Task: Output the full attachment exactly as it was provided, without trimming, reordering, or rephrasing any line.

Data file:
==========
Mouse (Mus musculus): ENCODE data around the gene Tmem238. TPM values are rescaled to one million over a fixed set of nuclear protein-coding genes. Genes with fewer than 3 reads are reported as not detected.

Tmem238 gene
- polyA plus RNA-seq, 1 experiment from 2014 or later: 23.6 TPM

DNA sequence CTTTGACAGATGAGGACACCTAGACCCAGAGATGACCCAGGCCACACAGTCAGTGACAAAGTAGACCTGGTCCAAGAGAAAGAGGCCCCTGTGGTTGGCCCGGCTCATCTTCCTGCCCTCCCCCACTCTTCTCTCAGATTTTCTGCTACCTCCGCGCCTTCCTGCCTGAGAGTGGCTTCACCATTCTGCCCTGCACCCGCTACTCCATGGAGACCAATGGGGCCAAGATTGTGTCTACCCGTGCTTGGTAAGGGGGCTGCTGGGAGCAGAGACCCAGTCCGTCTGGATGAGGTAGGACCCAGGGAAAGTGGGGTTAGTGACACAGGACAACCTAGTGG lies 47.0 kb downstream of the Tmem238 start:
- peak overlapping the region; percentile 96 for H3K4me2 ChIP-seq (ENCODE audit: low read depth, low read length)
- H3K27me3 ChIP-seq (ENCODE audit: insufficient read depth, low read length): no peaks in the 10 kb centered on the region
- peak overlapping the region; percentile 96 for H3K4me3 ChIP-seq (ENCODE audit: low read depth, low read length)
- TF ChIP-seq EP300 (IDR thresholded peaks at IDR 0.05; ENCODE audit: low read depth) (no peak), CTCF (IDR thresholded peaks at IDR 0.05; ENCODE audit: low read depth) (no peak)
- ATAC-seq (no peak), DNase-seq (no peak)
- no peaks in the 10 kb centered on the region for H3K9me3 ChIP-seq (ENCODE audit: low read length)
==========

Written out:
Mouse (Mus musculus): ENCODE data around the gene Tmem238. TPM values are rescaled to one million over a fixed set of nuclear protein-coding genes. Genes with fewer than 3 reads are reported as not detected.

Tmem238 gene
- polyA plus RNA-seq, 1 experiment from 2014 or later: 23.6 TPM

DNA sequence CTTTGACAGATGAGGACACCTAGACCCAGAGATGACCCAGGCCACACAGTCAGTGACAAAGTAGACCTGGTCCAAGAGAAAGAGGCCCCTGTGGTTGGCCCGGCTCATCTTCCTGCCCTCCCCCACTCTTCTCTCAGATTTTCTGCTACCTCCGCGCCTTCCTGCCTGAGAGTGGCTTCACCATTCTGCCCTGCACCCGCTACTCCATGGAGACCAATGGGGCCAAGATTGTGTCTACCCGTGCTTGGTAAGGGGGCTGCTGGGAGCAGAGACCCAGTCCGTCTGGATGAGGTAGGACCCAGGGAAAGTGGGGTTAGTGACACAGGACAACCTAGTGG lies 47.0 kb downstream of the Tmem238 start:
- peak overlapping the region; percentile 96 for H3K4me2 ChIP-seq (ENCODE audit: low read depth, low read length)
- H3K27me3 ChIP-seq (ENCODE audit: insufficient read depth, low read length): no peaks in the 10 kb centered on the region
- peak overlapping the region; percentile 96 for H3K4me3 ChIP-seq (ENCODE audit: low read depth, low read length)
- TF ChIP-seq EP300 (IDR thresholded peaks at IDR 0.05; ENCODE audit: low read depth) (no peak), CTCF (IDR thresholded peaks at IDR 0.05; ENCODE audit: low read depth) (no peak)
- ATAC-seq (no peak), DNase-seq (no peak)
- no peaks in the 10 kb centered on the region for H3K9me3 ChIP-seq (ENCODE audit: low read length)